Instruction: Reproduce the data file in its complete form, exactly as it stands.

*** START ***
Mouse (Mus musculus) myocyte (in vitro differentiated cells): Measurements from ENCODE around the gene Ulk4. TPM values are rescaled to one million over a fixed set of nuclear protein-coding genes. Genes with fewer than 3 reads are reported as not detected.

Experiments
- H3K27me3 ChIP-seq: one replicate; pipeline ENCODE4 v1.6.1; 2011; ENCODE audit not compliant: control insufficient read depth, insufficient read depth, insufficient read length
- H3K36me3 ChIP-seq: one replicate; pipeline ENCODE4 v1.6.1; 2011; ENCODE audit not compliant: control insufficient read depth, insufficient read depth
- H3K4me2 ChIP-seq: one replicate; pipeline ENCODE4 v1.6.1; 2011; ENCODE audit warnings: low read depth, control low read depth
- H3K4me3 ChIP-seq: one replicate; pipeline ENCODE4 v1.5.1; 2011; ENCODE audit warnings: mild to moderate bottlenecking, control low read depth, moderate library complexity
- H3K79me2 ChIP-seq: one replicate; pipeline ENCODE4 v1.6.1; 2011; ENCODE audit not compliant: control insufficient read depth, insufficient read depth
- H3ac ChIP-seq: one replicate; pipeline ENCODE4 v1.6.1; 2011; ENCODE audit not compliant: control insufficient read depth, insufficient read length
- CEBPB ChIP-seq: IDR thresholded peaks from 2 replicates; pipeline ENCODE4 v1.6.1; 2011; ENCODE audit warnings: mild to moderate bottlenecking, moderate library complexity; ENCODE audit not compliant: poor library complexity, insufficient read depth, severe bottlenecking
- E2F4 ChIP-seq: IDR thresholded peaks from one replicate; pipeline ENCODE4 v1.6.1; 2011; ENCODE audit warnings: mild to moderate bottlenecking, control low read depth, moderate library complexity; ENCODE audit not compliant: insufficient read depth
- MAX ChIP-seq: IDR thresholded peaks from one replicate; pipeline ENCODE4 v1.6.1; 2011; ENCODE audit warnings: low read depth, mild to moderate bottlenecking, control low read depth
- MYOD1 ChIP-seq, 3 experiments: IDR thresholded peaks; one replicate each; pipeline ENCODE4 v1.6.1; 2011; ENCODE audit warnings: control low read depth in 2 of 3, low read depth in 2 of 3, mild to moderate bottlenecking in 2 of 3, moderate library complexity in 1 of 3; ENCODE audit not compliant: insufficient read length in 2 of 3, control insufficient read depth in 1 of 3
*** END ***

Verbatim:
Mouse (Mus musculus) myocyte (in vitro differentiated cells): Measurements from ENCODE around the gene Ulk4. TPM values are rescaled to one million over a fixed set of nuclear protein-coding genes. Genes with fewer than 3 reads are reported as not detected.

Experiments
- H3K27me3 ChIP-seq: one replicate; pipeline ENCODE4 v1.6.1; 2011; ENCODE audit not compliant: control insufficient read depth, insufficient read depth, insufficient read length
- H3K36me3 ChIP-seq: one replicate; pipeline ENCODE4 v1.6.1; 2011; ENCODE audit not compliant: control insufficient read depth, insufficient read depth
- H3K4me2 ChIP-seq: one replicate; pipeline ENCODE4 v1.6.1; 2011; ENCODE audit warnings: low read depth, control low read depth
- H3K4me3 ChIP-seq: one replicate; pipeline ENCODE4 v1.5.1; 2011; ENCODE audit warnings: mild to moderate bottlenecking, control low read depth, moderate library complexity
- H3K79me2 ChIP-seq: one replicate; pipeline ENCODE4 v1.6.1; 2011; ENCODE audit not compliant: control insufficient read depth, insufficient read depth
- H3ac ChIP-seq: one replicate; pipeline ENCODE4 v1.6.1; 2011; ENCODE audit not compliant: control insufficient read depth, insufficient read length
- CEBPB ChIP-seq: IDR thresholded peaks from 2 replicates; pipeline ENCODE4 v1.6.1; 2011; ENCODE audit warnings: mild to moderate bottlenecking, moderate library complexity; ENCODE audit not compliant: poor library complexity, insufficient read depth, severe bottlenecking
- E2F4 ChIP-seq: IDR thresholded peaks from one replicate; pipeline ENCODE4 v1.6.1; 2011; ENCODE audit warnings: mild to moderate bottlenecking, control low read depth, moderate library complexity; ENCODE audit not compliant: insufficient read depth
- MAX ChIP-seq: IDR thresholded peaks from one replicate; pipeline ENCODE4 v1.6.1; 2011; ENCODE audit warnings: low read depth, mild to moderate bottlenecking, control low read depth
- MYOD1 ChIP-seq, 3 experiments: IDR thresholded peaks; one replicate each; pipeline ENCODE4 v1.6.1; 2011; ENCODE audit warnings: control low read depth in 2 of 3, low read depth in 2 of 3, mild to moderate bottlenecking in 2 of 3, moderate library complexity in 1 of 3; ENCODE audit not compliant: insufficient read length in 2 of 3, control insufficient read depth in 1 of 3